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New Scotland Act powers transferred

New powers to set drink drive and speed limits along with the control of airguns will be transferred to the Scottish Parliament this week.   The Scottish Government will consult in the coming weeks on proposed changes to drink drive limits.

Over the summer, Cabinet Secretary for Justice Kenny MacAskill will also chair a meeting of the Scottish Firearms Consultative Panel, established to develop plans for firearms reform in Scotland.

Welcoming the new powers Cabinet Secretary for Government Strategy Bruce Crawford said: “We welcome additional responsibilities for the Scottish Parliament and are moving quickly to make use of the new powers we will gain next week to benefit the people of Scotland.

“On speed limits, these powers will enable the Scottish Government to make the right decisions for Scottish roads rather than have any changes imposed by Westminster.  Road safety is our first priority and we have no current plans to increase speed limits.

 “Work is already underway on airguns reform through the work of the Scottish Firearms Consultative Panel.  Another meeting will be chaired by Mr MacAskill over the summer.  And a consultation will begin in the coming weeks on proposed changes to drink drive limits.”

Mr Crawford continued:  “But this limited transfer of powers under the Scotland Act is a missed opportunity.  I believe in particular the Act’s limited taxation and borrowing powers will be out of date long before they actually have any effect.  This Act will be remembered for what it did not do.

"The recent Scottish Attitudes Survey findings show that there is a clear public appetite for Scotland to have greater control over its own affairs – and that is exactly what independence offers.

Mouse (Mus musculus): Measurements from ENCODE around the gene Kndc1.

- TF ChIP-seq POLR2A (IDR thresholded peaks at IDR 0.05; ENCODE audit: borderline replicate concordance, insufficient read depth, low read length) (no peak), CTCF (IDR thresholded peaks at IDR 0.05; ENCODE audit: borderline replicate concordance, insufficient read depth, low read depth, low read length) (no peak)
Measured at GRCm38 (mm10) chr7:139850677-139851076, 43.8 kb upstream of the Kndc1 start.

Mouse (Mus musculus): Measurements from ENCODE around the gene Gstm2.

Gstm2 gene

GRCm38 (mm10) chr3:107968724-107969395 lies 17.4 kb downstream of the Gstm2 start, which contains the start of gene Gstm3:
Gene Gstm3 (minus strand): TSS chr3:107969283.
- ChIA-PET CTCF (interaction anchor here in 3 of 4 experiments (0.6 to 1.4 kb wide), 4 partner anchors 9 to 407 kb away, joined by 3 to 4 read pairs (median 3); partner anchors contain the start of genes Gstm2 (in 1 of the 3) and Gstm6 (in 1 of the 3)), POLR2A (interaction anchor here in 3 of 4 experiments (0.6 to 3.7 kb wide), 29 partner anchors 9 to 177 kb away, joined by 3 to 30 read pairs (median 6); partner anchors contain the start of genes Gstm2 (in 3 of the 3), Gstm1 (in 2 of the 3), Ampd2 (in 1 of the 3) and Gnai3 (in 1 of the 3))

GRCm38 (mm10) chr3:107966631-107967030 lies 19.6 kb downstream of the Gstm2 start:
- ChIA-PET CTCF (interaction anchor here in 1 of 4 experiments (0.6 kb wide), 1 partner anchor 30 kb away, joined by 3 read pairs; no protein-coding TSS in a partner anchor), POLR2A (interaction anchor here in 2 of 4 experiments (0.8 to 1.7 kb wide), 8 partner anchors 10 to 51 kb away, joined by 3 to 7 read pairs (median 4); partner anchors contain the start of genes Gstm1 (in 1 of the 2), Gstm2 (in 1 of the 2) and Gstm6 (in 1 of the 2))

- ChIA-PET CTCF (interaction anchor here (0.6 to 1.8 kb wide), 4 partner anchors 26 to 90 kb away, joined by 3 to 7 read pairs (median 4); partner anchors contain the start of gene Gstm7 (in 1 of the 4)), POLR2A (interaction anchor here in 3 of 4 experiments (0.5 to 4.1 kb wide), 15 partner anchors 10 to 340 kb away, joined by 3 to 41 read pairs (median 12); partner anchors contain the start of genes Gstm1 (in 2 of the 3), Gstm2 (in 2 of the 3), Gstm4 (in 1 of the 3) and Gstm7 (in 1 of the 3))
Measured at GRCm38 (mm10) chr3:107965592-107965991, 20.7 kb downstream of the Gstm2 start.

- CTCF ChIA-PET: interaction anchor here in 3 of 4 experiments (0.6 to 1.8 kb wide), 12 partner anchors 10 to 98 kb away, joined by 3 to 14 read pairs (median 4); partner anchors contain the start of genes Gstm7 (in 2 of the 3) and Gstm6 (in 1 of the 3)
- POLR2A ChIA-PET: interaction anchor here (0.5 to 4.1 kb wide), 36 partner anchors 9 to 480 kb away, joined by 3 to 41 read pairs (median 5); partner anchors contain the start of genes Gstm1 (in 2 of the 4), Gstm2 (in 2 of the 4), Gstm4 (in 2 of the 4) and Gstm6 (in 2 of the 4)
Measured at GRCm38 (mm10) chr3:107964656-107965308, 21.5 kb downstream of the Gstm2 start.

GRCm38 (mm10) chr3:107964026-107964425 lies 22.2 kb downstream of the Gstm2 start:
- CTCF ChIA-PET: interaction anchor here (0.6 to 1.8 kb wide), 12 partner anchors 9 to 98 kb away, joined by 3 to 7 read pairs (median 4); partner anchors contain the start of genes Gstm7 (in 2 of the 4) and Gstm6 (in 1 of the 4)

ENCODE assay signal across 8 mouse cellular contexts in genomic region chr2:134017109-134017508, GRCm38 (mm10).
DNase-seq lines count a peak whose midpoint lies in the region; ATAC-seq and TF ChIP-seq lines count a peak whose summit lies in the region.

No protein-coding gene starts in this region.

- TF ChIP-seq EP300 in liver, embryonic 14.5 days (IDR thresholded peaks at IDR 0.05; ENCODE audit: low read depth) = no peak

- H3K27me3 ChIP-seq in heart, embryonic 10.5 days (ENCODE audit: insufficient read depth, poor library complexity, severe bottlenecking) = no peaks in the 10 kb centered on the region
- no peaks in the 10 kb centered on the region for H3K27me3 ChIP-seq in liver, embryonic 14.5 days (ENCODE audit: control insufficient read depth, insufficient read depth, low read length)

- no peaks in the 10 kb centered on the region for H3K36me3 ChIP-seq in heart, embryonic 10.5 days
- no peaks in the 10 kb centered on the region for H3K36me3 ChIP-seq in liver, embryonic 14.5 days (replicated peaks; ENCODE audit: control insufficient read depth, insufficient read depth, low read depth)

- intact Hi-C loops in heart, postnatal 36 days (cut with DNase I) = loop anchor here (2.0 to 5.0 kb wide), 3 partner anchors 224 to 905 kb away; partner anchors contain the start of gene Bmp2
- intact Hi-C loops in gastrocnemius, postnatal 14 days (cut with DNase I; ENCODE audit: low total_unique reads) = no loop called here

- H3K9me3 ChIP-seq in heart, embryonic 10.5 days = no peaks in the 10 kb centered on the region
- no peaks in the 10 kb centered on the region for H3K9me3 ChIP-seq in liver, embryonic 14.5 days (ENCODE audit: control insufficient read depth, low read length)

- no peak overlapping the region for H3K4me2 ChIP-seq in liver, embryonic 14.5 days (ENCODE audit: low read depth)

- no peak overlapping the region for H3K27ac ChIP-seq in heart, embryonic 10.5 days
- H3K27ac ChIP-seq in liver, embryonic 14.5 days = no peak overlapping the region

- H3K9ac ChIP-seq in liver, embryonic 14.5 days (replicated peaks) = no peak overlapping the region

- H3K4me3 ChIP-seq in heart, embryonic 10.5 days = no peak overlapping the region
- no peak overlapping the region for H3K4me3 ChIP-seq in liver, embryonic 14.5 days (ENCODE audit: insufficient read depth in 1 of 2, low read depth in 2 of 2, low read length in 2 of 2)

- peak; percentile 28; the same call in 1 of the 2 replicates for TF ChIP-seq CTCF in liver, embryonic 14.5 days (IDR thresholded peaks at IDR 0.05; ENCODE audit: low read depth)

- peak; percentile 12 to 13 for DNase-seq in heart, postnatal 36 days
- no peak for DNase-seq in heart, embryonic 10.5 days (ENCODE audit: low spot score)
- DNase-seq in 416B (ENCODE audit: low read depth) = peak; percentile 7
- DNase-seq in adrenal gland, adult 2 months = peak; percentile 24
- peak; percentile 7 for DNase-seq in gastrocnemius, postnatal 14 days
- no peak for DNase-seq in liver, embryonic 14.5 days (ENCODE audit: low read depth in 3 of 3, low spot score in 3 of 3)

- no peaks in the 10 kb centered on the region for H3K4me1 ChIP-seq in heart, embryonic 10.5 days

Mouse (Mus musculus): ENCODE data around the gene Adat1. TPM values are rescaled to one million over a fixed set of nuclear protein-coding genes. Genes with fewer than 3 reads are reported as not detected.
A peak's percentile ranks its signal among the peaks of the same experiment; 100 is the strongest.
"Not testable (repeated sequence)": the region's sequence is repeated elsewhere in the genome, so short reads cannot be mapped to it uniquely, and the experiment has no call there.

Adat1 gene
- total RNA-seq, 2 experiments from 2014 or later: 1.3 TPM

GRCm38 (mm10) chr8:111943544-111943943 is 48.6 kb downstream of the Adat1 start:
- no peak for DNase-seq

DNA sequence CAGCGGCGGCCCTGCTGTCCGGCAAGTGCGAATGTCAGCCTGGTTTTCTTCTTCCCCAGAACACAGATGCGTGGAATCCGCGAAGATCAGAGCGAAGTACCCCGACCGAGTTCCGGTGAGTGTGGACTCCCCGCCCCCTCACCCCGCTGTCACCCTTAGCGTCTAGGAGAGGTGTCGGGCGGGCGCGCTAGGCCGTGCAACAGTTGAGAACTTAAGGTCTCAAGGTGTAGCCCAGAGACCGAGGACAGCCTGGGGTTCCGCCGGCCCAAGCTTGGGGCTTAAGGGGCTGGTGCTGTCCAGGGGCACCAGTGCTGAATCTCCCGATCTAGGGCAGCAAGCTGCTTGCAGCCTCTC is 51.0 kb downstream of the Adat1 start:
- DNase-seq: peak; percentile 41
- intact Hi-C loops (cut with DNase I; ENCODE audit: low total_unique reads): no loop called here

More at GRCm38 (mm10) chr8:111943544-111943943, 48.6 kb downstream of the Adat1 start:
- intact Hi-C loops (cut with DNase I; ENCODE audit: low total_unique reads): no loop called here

“Four times as many people in Scotland trust the Scottish Government to act in Scotland’s best interests than trust the UK Government to do so, new research shows.  Trust in the Scottish Government has leapt from 61 per cent to 71 per cent over the past year, according to the latest annual Scottish Social Attitudes survey.  Trust in the UK Government is at just 18 per cent.

“The people of Scotland no longer trust the UK Government to act in their best interests. Their trust lies with the Scottish Government, as they know we will listen to their views and act fairly.”

Relevant information

On July 3, powers over airguns, drink drive and speed limits will transfer to the Scottish Parliament along with a role in public appointments to the BBC Trust.  The term ‘Scottish Executive’ will be replaced by ‘Scottish Government’ for all purposes.

Scottish Social Attitudes Survey

Limited taxation powers over income tax, land transaction and landfill taxes, some powers to borrow for capital purposes as well as new procedures for Scottish criminal cases to be considered by the UK Supreme Court will be commenced at a later date.  


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